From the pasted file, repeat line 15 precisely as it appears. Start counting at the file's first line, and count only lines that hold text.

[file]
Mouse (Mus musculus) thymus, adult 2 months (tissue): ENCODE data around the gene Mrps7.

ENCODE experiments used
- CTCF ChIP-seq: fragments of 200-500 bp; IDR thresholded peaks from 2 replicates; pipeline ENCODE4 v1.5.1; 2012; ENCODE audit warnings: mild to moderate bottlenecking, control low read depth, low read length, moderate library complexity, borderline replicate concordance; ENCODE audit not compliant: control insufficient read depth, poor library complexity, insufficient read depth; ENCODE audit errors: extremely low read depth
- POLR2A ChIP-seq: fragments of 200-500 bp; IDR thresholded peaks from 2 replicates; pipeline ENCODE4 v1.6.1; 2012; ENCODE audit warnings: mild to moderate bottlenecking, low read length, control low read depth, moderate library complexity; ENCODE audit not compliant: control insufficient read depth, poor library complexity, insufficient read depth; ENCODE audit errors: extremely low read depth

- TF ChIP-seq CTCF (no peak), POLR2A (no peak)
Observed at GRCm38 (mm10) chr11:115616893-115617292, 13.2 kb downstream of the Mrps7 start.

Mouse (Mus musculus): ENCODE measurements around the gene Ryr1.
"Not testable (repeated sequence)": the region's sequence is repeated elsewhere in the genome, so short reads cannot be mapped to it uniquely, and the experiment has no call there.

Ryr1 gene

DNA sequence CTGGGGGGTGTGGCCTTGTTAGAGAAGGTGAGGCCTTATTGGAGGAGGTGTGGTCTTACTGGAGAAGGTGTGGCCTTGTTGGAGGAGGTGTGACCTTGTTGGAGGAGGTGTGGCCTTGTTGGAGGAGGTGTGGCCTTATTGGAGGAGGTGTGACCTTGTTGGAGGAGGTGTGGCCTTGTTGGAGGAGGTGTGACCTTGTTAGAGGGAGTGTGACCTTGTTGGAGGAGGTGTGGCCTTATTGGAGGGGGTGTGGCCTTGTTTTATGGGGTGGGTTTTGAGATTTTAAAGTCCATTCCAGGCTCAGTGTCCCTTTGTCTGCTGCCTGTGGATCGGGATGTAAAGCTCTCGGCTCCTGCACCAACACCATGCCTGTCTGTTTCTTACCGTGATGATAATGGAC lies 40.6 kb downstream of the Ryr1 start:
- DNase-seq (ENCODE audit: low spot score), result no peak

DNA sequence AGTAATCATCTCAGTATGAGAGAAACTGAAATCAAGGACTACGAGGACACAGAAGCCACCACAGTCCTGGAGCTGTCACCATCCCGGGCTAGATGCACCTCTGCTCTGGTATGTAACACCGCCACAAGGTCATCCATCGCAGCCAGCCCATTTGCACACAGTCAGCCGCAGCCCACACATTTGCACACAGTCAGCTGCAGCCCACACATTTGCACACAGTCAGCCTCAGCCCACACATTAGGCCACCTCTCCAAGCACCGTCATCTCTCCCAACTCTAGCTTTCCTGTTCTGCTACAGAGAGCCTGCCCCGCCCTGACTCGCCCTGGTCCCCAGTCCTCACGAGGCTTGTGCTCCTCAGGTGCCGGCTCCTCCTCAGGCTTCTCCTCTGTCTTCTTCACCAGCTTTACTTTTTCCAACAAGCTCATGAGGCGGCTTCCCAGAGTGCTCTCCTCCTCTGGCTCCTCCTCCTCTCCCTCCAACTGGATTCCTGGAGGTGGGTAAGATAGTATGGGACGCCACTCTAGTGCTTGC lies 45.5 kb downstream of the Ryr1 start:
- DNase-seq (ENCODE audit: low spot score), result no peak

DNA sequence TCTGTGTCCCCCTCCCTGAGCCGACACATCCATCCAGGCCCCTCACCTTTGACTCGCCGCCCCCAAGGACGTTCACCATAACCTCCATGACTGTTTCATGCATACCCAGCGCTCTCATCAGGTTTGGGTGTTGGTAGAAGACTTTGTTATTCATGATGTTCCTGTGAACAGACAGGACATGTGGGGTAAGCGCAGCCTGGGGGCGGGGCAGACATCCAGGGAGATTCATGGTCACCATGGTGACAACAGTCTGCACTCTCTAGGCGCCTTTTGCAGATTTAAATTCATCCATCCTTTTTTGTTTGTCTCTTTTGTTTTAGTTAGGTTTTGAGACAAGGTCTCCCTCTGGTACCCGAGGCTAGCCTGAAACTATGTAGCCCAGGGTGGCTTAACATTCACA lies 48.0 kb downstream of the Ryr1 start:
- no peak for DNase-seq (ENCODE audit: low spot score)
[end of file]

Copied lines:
- no peak for DNase-seq (ENCODE audit: low spot score)